The purpose of this paper is to explore the current role of competition as one of the neglected aspects of museum marketing management. It also aims to discover whether museum professionals consider museums to be market immune and to find out what they think about the role of competition in creating and managing their existing and new services.

Design/methodology/approach

The theoretical part of the paper is based on a review of the literature from the multidisciplinary field of arts and museum marketing management. The exploratory qualitative research included 17 museum professionals and was carried out in 17 museums in one EU emerging market country.

Findings

Museum professionals are not aware of the competition, or they tend to ignore its existence. They consider the preservation of objects (exhibits) to be equally or even more important than providing services. However, additional services become important. Although some museum professionals try to engage visitors in the active creation of museum experience, most are still conservative in such terms.

Research limitations

The primary research limitations are related to intentional, convenience sample and the perspective of one employee (marketing manager or museums’ director).

Originality/value

Research findings provide valuable insights for both marketing academics and professionals engaged in the museum marketing management field. The contribution of the paper is also contextual as it helps to bridge the gap existing in museum marketing management research in the context of the emerging markets.

Propósito

El objetivo de este trabajo es explorar el papel actual de la competencia, como uno de los aspectos que ha recibido escasa atención en la gestión del marketing de museos. Además, busca descubrir si los profesionales de museos consideran los museos inmunes al mercado, y conocer cómo reflexionan sobre el papel de la competencia en la creación y la gestión de los servicios existentes y los nuevos.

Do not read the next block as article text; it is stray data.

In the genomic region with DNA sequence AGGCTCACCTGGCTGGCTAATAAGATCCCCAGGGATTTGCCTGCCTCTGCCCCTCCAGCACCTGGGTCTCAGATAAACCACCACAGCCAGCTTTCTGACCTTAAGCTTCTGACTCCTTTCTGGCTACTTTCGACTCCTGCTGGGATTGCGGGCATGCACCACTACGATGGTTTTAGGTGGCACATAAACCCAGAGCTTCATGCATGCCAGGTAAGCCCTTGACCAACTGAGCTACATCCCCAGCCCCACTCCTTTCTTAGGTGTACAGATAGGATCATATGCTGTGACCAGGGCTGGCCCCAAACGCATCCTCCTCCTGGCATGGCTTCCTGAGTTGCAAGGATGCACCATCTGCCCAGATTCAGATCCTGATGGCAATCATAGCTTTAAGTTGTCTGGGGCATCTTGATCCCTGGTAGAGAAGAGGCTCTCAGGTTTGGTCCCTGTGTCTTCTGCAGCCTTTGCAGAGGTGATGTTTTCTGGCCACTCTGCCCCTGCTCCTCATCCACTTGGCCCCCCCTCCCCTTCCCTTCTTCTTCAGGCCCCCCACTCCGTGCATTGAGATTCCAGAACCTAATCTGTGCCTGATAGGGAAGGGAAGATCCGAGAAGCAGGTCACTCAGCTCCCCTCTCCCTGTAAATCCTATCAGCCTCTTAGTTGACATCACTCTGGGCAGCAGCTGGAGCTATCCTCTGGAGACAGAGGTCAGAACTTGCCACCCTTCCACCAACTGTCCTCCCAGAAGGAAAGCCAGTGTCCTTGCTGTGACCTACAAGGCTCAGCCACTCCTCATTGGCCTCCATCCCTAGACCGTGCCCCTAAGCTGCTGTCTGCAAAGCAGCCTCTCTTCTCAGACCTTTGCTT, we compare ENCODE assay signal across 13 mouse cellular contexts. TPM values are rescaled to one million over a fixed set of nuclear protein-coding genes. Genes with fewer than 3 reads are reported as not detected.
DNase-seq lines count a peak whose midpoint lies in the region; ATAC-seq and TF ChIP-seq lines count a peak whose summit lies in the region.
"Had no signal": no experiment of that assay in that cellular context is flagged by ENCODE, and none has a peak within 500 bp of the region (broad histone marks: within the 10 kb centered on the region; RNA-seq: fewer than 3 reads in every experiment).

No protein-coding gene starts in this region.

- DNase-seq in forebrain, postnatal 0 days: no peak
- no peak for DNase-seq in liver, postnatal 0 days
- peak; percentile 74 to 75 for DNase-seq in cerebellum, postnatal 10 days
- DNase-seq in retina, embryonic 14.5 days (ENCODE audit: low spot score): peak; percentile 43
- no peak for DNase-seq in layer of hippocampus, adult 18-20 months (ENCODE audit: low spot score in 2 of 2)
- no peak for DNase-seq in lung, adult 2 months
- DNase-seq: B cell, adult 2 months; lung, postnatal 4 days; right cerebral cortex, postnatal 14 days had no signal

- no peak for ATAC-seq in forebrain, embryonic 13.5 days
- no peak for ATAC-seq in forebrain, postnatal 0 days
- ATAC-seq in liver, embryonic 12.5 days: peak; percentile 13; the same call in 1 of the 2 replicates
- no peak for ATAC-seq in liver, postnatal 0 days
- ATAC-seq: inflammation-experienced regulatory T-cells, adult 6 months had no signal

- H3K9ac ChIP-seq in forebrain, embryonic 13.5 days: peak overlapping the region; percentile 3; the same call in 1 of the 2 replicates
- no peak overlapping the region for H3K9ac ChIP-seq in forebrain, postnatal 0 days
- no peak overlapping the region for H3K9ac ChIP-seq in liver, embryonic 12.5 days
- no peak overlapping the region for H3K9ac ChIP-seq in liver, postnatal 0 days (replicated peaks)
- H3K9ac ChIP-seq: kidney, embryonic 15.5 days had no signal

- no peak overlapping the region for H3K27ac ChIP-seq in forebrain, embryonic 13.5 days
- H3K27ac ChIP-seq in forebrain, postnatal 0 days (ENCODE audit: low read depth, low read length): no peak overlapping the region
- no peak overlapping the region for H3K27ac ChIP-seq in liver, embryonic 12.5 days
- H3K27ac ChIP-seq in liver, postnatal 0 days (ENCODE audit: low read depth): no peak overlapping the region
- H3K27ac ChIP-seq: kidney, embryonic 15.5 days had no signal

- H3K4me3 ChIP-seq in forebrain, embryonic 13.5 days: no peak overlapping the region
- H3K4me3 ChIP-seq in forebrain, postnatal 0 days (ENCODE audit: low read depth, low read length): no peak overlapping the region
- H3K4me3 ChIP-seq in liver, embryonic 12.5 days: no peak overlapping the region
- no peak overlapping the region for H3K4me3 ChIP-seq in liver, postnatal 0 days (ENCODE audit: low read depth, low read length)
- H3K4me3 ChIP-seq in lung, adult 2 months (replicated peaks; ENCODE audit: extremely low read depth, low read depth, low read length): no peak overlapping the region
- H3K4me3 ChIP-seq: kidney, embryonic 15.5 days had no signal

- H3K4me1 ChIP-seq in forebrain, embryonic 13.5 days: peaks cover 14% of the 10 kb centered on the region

Diseño/metodología/enfoque

La parte teórica del trabajo se basa en la revisión de la literatura del campo multidisciplinario de la gestión de las artes y del marketing de museos. La investigación cualitativa exploratoria ha incluido 17 profesionales de museos y se ha realizado en 17 museos, en un país emergente de la Unión Europea.

Resultados

Los profesionales de museos no son conscientes de la competencia, o tienden a ignorar su existencia. Consideran la conservación de objetos (exposiciones) igual o incluso más importante que la prestación de servicios. Sin embargo, los servicios adicionales están ganando en importancia. Si bien algunos profesionales de museos tratan de involucrar a los visitantes en la creación activa de la experiencia del museo, la mayoría de ellos todavía son conservadores con respecto a esta idea.

Limitaciones de la investigación

Las limitaciones principales de la investigación serefieren a la muestra intencional de conveniencia y el punto de vista de solo un empleado (gerente de marketing o director de museo).

Originalidad/valor

Los resultados de este estudio proporcionan información valiosa tanto para los académicos de marketing como para los profesionales que trabajan en el campo de la gestión de marketing de museos. Además, la contribución de este trabajo es contextual puesto que ayuda a llenar el vacio existente en la investigación de la gestión de marketing de museos en el contexto de los mercados emergentes.